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There’s a zebra in Joanne Sessions’ living room. Three giraffes, a peacock and some horses, too. This menagerie is what remains of a remarkable project Sessions began over a decade ago. Sessions and her husband, Dale, are the project managers on the re-created 1917 C.W. Parker two-row carousel at Point Defiance Zoo. A labor of love, to say the least, restoration of the merry-go-round required more than 25,000 hours of work.

With the help of a core group of dedicated volunteers — members of the Washington Antique Carousel Society — Sessions hand-carved and painted 28 large animals, three small animals, a sled and other adornments. A career as a supply technician at Fort Lewis did nothing to prepare her for success and acclaim as a wood carver. But of skills honed over time and innate imagination, she fashioned for the carousel exquisite creatures including a tiger, an elephant and a Husky. Reviving the remnants of the antique amusement device resulted in a recovered work of folk art animated to amuse new generations of visitors to the zoo. “Seeing the carousel go around for the first time,” says Sessions, “was very special. It gave me goosebumps.” Perhaps as many as 4,000 wooden carousels were carved in early 1900s America. Fewer than 150 still operate today. A lovely one is now awhirl in Tacoma.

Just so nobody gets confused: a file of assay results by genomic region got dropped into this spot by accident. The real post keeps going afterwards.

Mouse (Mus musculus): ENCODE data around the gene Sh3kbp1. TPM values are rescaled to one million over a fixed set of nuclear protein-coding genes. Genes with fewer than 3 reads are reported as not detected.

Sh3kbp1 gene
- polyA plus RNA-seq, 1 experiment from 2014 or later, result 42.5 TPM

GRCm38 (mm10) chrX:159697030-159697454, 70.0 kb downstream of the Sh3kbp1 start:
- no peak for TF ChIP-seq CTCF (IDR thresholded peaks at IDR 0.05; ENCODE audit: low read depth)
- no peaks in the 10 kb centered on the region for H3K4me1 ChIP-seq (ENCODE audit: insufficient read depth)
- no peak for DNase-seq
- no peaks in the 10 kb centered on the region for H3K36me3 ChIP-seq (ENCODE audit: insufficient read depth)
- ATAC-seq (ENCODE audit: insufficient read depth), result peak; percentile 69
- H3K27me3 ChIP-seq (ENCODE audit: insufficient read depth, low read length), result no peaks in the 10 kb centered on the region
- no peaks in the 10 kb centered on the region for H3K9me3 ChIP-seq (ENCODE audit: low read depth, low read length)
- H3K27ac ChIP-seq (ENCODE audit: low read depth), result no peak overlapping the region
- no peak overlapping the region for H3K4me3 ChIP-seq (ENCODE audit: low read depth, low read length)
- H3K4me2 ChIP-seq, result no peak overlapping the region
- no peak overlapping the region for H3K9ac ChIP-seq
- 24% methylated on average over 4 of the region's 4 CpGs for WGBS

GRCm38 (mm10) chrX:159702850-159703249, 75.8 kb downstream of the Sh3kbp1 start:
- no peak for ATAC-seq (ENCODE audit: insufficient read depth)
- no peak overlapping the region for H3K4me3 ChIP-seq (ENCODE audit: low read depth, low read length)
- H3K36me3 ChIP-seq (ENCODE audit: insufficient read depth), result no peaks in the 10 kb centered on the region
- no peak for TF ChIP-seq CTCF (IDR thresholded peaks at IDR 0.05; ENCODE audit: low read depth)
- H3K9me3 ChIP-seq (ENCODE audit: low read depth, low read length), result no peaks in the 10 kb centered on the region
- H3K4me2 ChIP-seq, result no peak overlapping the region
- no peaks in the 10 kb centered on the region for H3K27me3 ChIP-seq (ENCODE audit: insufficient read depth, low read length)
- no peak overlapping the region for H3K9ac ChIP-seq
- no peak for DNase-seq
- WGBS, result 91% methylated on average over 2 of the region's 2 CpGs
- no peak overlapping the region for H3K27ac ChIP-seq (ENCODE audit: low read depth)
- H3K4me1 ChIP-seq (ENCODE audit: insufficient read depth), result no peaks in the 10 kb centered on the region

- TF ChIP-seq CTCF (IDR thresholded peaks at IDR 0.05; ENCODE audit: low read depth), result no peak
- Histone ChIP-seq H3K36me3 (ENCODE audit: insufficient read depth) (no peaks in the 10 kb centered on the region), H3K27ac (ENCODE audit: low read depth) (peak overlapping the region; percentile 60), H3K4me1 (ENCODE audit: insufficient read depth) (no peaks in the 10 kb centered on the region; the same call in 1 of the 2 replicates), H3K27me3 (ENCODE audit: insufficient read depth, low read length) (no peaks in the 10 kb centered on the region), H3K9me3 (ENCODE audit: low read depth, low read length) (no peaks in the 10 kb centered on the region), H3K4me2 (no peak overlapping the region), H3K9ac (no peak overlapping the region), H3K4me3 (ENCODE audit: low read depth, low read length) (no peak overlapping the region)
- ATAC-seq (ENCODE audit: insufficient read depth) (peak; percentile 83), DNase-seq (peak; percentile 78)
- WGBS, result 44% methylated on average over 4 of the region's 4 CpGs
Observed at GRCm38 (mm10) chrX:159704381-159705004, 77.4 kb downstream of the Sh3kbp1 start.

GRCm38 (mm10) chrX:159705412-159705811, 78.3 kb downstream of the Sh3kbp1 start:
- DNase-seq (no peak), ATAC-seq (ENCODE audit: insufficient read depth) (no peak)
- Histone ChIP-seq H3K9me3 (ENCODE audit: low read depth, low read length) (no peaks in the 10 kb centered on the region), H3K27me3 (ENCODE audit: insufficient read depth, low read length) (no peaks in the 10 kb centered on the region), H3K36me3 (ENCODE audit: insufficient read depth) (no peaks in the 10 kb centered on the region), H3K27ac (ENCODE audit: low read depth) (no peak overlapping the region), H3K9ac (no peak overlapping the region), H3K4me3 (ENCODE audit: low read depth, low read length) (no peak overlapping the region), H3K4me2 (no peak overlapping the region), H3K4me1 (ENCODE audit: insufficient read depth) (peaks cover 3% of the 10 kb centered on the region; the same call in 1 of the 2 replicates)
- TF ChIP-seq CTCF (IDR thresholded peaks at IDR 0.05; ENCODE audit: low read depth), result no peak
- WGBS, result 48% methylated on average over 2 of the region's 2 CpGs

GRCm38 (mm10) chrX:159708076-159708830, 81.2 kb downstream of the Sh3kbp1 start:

Photo by Chris Tumbusch

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